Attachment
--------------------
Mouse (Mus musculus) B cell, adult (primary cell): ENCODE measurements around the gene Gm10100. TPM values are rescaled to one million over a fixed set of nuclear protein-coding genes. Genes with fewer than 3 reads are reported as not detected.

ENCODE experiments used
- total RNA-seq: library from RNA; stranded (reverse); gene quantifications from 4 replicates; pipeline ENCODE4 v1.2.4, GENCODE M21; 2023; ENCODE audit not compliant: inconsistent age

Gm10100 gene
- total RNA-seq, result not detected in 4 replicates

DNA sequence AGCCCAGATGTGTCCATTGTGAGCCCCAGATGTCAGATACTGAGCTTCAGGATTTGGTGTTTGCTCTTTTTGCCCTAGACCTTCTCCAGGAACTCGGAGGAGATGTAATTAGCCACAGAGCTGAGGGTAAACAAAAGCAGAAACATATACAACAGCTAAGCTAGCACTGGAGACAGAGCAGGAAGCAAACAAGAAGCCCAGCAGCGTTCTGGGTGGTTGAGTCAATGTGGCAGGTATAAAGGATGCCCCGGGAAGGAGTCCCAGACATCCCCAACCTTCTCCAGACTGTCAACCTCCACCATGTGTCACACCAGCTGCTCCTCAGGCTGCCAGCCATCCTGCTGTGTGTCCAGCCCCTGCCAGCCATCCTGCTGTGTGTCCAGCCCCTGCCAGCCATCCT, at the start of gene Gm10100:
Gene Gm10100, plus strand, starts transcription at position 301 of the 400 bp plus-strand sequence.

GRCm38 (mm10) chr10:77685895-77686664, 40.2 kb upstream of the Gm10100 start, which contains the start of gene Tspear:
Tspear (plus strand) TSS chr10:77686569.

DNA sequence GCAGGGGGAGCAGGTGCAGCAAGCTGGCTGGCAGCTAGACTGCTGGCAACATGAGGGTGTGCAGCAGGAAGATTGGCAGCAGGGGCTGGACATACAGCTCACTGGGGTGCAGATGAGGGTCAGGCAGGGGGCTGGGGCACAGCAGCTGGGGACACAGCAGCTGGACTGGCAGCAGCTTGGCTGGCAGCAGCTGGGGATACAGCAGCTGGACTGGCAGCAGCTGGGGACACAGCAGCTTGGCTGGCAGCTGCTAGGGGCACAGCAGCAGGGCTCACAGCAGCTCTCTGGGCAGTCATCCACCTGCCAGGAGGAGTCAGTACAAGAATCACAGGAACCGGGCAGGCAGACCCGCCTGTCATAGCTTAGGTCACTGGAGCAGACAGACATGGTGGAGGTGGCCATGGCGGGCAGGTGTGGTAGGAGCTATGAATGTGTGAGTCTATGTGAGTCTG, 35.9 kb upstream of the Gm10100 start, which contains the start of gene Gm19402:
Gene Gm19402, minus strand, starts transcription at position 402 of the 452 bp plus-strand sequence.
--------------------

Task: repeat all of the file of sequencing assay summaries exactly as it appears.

Mouse (Mus musculus) B cell, adult (primary cell): ENCODE measurements around the gene Gm10100. TPM values are rescaled to one million over a fixed set of nuclear protein-coding genes. Genes with fewer than 3 reads are reported as not detected.

ENCODE experiments used
- total RNA-seq: library from RNA; stranded (reverse); gene quantifications from 4 replicates; pipeline ENCODE4 v1.2.4, GENCODE M21; 2023; ENCODE audit not compliant: inconsistent age

Gm10100 gene
- total RNA-seq, result not detected in 4 replicates

DNA sequence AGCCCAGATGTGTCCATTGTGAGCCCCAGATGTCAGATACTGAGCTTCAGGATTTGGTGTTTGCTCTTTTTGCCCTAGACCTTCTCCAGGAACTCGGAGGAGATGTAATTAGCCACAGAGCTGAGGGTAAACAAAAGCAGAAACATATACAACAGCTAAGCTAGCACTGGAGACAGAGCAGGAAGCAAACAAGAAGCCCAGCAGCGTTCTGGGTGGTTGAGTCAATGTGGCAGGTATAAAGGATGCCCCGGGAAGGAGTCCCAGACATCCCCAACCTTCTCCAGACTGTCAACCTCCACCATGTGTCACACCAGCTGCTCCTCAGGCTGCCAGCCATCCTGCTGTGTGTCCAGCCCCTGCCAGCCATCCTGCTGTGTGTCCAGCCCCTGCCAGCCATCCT, at the start of gene Gm10100:
Gene Gm10100, plus strand, starts transcription at position 301 of the 400 bp plus-strand sequence.

GRCm38 (mm10) chr10:77685895-77686664, 40.2 kb upstream of the Gm10100 start, which contains the start of gene Tspear:
Tspear (plus strand) TSS chr10:77686569.

DNA sequence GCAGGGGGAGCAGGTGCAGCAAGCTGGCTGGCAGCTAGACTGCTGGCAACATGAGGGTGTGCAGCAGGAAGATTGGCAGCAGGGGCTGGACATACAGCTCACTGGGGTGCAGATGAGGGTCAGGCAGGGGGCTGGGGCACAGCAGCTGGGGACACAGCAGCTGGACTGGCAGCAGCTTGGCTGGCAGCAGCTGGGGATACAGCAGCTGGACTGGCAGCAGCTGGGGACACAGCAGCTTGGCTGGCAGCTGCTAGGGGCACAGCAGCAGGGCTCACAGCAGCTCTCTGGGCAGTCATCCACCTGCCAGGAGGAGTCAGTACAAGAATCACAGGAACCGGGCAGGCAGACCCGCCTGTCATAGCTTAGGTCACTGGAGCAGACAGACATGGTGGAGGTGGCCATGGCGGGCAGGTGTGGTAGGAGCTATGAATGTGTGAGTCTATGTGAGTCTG, 35.9 kb upstream of the Gm10100 start, which contains the start of gene Gm19402:
Gene Gm19402, minus strand, starts transcription at position 402 of the 452 bp plus-strand sequence.